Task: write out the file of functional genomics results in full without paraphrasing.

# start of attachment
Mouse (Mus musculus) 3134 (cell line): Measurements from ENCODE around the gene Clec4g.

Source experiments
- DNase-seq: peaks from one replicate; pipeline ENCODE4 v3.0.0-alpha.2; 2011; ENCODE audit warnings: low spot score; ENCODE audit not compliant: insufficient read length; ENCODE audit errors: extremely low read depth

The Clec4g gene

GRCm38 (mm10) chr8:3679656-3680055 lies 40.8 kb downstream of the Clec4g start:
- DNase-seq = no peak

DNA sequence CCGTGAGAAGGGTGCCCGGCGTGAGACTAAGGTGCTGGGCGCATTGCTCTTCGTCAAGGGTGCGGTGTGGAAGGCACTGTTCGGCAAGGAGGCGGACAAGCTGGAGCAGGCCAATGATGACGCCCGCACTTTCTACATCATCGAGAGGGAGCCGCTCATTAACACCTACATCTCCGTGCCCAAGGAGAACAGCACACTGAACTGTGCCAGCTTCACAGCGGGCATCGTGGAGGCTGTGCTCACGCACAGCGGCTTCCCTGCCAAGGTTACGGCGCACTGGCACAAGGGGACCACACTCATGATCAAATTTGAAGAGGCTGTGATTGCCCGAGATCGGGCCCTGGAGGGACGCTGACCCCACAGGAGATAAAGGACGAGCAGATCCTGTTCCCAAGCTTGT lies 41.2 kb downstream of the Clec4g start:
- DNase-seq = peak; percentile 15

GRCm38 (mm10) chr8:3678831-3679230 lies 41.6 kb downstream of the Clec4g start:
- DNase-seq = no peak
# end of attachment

Mouse (Mus musculus) 3134 (cell line): Measurements from ENCODE around the gene Clec4g.

Source experiments
- DNase-seq: peaks from one replicate; pipeline ENCODE4 v3.0.0-alpha.2; 2011; ENCODE audit warnings: low spot score; ENCODE audit not compliant: insufficient read length; ENCODE audit errors: extremely low read depth

The Clec4g gene

GRCm38 (mm10) chr8:3679656-3680055 lies 40.8 kb downstream of the Clec4g start:
- DNase-seq = no peak

DNA sequence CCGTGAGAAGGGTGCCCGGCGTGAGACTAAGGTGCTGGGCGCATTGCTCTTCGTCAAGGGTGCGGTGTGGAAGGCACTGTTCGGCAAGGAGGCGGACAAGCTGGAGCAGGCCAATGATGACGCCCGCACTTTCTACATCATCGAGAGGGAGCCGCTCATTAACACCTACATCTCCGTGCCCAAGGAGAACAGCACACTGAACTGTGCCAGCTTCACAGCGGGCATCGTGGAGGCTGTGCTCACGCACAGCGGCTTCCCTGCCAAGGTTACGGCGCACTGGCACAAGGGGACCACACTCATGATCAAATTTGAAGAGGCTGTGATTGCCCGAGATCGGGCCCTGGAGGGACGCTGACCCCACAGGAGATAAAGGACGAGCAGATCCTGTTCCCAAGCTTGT lies 41.2 kb downstream of the Clec4g start:
- DNase-seq = peak; percentile 15

GRCm38 (mm10) chr8:3678831-3679230 lies 41.6 kb downstream of the Clec4g start:
- DNase-seq = no peak